Half a long pepper and lastly a teaspoon of troll fat.' 'Yuck,' Stef said, as she looked down at the small bowl of fat. 'Yes, it is a bit gross, but it's very effective,' Miss Maker said, as she walked over to the front row and paused by a cauldron that belonged to a girl with red hair. 'That looks fantastic, Patricia.' 'How does she know all our names?' Gerty whispered to Charlotte, forgetting that Miss Maker could hear them. 'Gerty, Charlotte, how are you getting on?' She smiled over at them. 'Erm, okay,' Gerty muttered quietly. Yeah, okay I think,' Charlotte added. 'Great!' Miss Maker walked back to the front of the room. 'Now take your spoons and place them into the cauldron, careful not to splash any of the potion. Turn it in a clockwise direction twenty times, like this’ She began to turn her spoon, counting the turns aloud. 'When you've done that, carefully remove your spoon.' 'Now take your wand out and say, 'strength potion make me strong.' Then add one cup of cranberry juice and stir another ten times in a clockwise direction. Pour a glass and drink up girls. This spell will only last for three hours, and then your body’s strength will return to normal.' Stef was the first to drink her potion, followed by Margaret and then Demi. Charlotte and Gerty exchanged looks before they picked up their glasses and drank the liquid. Charlotte looked down to see her arms begin to bulk up under her cardigan until large muscles were visible. 'Look, look!' Gerty lifted her blouse, revealing a six-pack of muscles on her tummy. ''Whoa,' Charlotte said, as she looked down at her own stomach and legs and saw that they were changing too. 'My thighs are huge,' Alice said disgustedly, clutching hold of her muscled leg. 'I feel so strong,' Gerty giggled, as she reached out and lifted Charlotte with one hand and balanced her above her head, spinning her around like a spinning top. 'I feel weaker Miss Maker, what's happening?' Stef asked, as she stumbled and gripped onto the table for support before looking down at herself. Her arms and legs had become much smaller, and she looked skinny and haggard. There were gasps at Stef's appearance as the other girls gathered around her. 'Can you show me what direction is clockwise?' Miss Maker passed Stef a spoon. Stef nodded as she put the spoon into the cauldron and stirred to her left. 'Oh dear.' Miss Maker shook her head. 'That is anti-clockwise, you're lucky the spell is only for three hours.' She led Stef over to the comfy chair that was behind her desk and then addressed the other girls. 'This is a perfect example of how careful you must be when brewing potions and a great lesson for us all. Now, we have to tidy up. Please be careful when cleaning the cauldrons and glasses, don't forget your new strength.' 'Have you seen Demi's muscles? They're huge!' A girl with black hair pointed to Demi's arms.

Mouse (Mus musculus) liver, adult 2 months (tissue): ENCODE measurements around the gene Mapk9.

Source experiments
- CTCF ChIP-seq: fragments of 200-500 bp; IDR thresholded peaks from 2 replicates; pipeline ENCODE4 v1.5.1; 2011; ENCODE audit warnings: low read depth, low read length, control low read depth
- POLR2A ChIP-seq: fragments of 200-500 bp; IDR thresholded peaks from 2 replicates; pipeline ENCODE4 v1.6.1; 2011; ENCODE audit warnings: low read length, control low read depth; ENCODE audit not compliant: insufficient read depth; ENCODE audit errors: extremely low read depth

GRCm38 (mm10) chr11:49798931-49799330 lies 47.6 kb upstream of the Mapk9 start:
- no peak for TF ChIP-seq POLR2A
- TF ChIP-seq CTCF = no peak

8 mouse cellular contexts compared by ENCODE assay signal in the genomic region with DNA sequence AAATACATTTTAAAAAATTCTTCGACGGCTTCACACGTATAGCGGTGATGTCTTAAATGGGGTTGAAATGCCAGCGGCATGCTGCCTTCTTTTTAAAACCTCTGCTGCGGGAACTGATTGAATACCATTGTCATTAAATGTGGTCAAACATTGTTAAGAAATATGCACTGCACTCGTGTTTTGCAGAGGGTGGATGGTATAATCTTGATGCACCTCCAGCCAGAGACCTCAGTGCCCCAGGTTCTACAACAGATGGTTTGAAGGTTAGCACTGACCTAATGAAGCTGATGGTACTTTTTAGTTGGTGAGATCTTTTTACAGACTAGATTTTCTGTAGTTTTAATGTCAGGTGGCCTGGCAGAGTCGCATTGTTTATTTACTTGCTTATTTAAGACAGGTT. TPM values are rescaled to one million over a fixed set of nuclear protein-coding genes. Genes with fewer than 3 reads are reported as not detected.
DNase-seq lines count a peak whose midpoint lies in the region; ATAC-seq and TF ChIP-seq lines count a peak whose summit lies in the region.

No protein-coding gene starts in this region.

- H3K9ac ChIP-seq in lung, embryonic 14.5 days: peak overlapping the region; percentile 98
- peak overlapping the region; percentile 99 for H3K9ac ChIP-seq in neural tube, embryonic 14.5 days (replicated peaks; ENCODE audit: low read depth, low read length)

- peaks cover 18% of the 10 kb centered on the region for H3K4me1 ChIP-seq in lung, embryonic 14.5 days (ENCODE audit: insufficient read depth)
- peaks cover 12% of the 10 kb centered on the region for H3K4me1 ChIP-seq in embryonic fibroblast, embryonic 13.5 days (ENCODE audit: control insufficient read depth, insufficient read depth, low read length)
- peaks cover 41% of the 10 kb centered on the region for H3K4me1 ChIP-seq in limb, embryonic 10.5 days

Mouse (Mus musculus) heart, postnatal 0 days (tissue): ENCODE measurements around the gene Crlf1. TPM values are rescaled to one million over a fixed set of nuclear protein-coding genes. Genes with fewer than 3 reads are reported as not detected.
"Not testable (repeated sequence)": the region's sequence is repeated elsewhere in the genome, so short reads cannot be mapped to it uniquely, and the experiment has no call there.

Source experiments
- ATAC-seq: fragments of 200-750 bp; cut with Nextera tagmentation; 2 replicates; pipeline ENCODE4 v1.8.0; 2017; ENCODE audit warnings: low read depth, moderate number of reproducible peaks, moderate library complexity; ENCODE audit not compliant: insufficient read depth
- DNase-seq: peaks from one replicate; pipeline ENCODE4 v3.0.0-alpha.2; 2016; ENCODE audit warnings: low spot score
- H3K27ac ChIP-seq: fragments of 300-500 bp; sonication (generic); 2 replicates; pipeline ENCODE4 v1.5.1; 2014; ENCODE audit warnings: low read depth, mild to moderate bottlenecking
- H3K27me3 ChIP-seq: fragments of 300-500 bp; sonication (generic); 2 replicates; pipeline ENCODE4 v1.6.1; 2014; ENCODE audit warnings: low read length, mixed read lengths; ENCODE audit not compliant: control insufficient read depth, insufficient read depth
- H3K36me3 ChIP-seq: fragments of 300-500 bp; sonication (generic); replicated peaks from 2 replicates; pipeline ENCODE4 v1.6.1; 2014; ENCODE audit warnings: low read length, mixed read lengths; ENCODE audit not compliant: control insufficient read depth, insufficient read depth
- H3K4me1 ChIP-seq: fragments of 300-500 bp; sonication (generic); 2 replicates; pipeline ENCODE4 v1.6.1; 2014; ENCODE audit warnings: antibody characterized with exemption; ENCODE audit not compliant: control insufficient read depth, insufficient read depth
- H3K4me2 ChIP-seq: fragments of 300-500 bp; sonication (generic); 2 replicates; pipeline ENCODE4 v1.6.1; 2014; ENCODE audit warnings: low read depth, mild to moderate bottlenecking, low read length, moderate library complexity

Katrina Kahler (Witch School, Book 1)